One solution for managing social media publishing is to create a library of pre-approved content for sales reps to quickly post. Social media management tools make it easy to house pre-approved content and schedule posts in advance. And if reps want to create posts on the fly, some automated solutions use baked-in keyword filtration and approval workflows that can intervene and relay a post to a designated party for review before going live. With these tools in place, social selling can be enabled and managed with minimal effort through automation.

“Since we are a financial institution, we are held accountable for any post that is made,” said Mike Cruz, digital marketing officer at TheBANK of Edwardsville in Illinois. “Our posts go through approval, filtration, are archived, and can be retrieved for auditing purposes.”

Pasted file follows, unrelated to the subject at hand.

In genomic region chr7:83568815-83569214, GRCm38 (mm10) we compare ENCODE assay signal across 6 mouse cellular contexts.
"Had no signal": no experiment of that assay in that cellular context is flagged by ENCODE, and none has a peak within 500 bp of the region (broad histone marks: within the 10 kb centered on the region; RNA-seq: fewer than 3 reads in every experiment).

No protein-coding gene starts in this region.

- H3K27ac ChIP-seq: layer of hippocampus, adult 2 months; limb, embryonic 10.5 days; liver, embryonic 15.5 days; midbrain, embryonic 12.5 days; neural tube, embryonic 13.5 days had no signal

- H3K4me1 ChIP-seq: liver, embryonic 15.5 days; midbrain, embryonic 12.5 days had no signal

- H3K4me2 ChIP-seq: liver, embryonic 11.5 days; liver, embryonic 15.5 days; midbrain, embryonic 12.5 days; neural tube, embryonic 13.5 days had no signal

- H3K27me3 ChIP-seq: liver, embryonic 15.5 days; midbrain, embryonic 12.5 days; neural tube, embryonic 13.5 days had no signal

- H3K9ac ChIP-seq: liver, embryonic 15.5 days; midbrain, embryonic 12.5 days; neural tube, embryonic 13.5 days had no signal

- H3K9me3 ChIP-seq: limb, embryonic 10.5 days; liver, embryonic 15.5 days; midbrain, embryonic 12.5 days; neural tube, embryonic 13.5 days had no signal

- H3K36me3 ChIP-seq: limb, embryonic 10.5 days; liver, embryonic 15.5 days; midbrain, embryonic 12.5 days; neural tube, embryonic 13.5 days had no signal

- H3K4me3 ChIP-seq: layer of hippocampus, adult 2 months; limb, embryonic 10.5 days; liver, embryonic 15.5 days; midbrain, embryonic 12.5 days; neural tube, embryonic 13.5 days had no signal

1. Don’t just talk—listen!

Social media is much more like a pair of walkie-talkies than a bullhorn. It works best when sales reps are both posting and listening. Customers will often take to social media to post about important money movement events—that is, milestones that involve big expenditures or transfers of funds. Marriage, the birth of a child, and the expansion of a small business all qualify as money movement events that might benefit from the help of an alert loan officer.

Used wisely, social media listening can allow you to detect and seize opportunities to better connect with your community and be positioned as a trusted resource for your customer, instead of just pushing a product.

Heather Dewey, a senior marketing rep at First Bank Financial Centre in Wisconsin, says that “Social media helps us to continually refine the definition of engagement through meaningful, conversation-focused content that builds trust around the bank.”